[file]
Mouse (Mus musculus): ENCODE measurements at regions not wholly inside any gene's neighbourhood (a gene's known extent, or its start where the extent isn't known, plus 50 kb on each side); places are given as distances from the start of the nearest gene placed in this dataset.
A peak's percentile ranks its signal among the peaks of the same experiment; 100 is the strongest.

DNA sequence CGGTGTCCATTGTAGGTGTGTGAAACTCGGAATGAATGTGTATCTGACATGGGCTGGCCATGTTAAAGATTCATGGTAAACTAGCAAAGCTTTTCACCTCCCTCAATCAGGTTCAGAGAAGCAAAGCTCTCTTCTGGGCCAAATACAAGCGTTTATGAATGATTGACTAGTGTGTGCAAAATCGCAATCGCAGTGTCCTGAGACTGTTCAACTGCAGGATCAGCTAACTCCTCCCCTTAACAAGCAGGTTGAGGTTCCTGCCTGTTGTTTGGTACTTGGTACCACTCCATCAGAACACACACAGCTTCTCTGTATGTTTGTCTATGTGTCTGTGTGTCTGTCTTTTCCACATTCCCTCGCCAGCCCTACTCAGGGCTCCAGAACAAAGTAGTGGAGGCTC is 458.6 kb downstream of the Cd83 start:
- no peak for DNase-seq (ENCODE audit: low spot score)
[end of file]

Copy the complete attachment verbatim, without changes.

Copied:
Mouse (Mus musculus): ENCODE measurements at regions not wholly inside any gene's neighbourhood (a gene's known extent, or its start where the extent isn't known, plus 50 kb on each side); places are given as distances from the start of the nearest gene placed in this dataset.
A peak's percentile ranks its signal among the peaks of the same experiment; 100 is the strongest.

DNA sequence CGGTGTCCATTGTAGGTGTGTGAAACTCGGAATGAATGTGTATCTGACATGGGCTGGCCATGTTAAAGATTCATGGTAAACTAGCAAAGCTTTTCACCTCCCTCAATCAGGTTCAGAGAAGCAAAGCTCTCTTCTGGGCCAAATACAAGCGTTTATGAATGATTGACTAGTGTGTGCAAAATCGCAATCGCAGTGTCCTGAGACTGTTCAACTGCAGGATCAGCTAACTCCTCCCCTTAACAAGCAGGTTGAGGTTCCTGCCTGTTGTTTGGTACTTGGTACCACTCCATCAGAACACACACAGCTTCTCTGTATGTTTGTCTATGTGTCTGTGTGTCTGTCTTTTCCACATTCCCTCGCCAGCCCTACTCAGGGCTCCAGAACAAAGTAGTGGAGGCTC is 458.6 kb downstream of the Cd83 start:
- no peak for DNase-seq (ENCODE audit: low spot score)